In psychology, one of the most common human biases is known as the confirmation bias. Science finds that humans like to confirm what we already know or think we know. In fact, we will actively favor information that confirms our preexisting beliefs. To avoid this issue, it is important to slow down, think about the decision you are about to make, and openly consider other options, to help alert the brain to avoid this bias.
One thing we do want to confirm for community bankers today though is that many small business owners appear to be uneasy about their ability to generate enough money to satisfy their business goals. Indeed, 61% of small businesses grapple with cash flow and 69% of them say they have sleepless nights over cash flow worries, according to a global study by Intuit on the state of small business cash flow.
In many cases, these concerns are justifiable. Consider that, on average, US small business owners have given up around $43k in lost opportunities because of issues created by insufficient cash flow, according to Intuit. What's more, greater than half (52%) of US small business owners' companies have lost $10k or more by relinquishing sales or a venture as a result of inadequate cash flow, the study found.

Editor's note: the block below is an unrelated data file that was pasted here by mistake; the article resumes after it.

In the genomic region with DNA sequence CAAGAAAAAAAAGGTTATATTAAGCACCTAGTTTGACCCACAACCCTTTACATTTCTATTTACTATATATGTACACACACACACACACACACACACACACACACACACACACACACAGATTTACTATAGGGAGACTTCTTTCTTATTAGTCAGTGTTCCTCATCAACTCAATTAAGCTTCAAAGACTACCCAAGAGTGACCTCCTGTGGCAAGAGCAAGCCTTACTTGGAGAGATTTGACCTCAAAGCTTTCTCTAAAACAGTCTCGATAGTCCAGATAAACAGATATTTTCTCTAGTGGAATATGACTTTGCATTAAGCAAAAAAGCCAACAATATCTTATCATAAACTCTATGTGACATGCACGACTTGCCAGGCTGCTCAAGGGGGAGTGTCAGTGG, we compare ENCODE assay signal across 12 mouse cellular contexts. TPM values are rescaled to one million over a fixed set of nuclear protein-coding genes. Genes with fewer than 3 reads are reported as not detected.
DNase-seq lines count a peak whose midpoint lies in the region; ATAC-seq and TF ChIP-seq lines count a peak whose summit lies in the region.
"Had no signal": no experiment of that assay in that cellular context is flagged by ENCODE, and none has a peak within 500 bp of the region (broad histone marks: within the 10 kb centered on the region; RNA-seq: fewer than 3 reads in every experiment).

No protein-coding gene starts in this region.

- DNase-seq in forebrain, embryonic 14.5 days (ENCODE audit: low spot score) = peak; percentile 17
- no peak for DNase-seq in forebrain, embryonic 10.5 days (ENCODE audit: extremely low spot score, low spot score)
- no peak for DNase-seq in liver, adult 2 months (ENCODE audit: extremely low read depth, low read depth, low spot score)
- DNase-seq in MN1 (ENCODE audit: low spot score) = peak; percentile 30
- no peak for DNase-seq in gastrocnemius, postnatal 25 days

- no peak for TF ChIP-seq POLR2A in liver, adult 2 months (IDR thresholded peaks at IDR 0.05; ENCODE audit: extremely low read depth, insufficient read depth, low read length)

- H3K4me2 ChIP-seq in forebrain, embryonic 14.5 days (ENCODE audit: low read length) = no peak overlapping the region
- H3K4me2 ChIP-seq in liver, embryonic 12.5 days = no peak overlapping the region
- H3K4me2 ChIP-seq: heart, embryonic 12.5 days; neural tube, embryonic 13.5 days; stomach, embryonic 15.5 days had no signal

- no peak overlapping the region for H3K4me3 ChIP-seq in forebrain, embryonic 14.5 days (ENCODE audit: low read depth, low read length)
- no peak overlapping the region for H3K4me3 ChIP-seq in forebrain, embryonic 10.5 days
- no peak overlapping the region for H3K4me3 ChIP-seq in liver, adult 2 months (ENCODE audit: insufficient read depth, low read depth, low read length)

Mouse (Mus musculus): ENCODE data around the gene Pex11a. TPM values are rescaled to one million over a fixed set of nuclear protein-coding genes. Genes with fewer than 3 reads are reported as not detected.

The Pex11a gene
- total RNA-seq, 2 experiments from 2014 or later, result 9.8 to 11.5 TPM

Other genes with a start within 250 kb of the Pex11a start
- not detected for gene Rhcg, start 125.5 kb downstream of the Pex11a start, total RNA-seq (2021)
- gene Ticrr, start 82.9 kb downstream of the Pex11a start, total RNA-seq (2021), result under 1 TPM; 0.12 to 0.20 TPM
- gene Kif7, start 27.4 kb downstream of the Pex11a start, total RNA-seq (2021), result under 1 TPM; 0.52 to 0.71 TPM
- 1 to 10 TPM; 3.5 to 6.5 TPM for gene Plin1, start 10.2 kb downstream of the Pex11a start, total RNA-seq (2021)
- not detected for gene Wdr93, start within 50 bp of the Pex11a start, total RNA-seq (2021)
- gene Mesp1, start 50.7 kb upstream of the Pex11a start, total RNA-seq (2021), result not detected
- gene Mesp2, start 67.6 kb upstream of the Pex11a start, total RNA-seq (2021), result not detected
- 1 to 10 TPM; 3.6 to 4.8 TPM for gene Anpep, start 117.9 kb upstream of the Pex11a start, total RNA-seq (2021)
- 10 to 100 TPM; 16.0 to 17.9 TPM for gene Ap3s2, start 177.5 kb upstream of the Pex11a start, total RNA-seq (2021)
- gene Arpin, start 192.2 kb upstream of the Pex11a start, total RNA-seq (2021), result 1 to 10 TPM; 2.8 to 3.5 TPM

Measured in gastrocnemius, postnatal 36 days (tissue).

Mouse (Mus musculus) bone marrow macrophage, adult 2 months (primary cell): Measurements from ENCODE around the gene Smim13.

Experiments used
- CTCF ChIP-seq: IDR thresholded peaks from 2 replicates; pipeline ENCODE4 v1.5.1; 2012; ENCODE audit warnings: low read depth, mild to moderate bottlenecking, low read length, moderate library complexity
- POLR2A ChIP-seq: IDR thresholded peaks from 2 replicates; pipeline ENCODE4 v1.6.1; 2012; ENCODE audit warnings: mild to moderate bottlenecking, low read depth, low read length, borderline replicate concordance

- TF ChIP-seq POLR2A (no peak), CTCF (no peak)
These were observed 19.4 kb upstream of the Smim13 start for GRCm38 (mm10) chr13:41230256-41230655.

These realities lead to some interesting opportunities for banks to help their small business customers with funding-related issues. A good starting point is to gain more understanding of what small businesses want and need from a bank.
There's an obvious checklist of things banks should already be doing, such as making sure business owners have a clear understanding of rates and offering them competitive business checking and savings products that can help them run their business more efficiently.
Beyond this, banks also should consider addressing a particularly vexing issue of the tendency of small business owners to shy away from loans. Consider that nearly 3 in 5 (55%) of US small businesses have not requested a loan for their business because they didn't believe it was necessary, according to Intuit. This is despite having bouts of sleeplessness over cash-flow issues. Other reasons owners name for not applying for a loan include high-interest rates (29%), not wanting to make payments (23%) and thinking they wouldn't be approved (19%).
Some of these barriers are perception issues that banks can easily change by stepping up customer communication, perhaps. This could include demystifying the loan process for business owners, especially new ones, so they know what to expect.
Banks also need to help business owners understand the various loan and rate options that exist and that there's no one-size-fits-all solution.
Moreover, banks need to help ensure business owners know what factors the bank takes into account when underwriting, what it takes to get approved and how they can build a successful credit profile, if they don't already have one.
Very often, small business owners aren't well-versed in these areas or may have concerns about debt overall. Now may be a good time to touch base with your small business customers to help them minimize their lost sleep over cash flow concerns.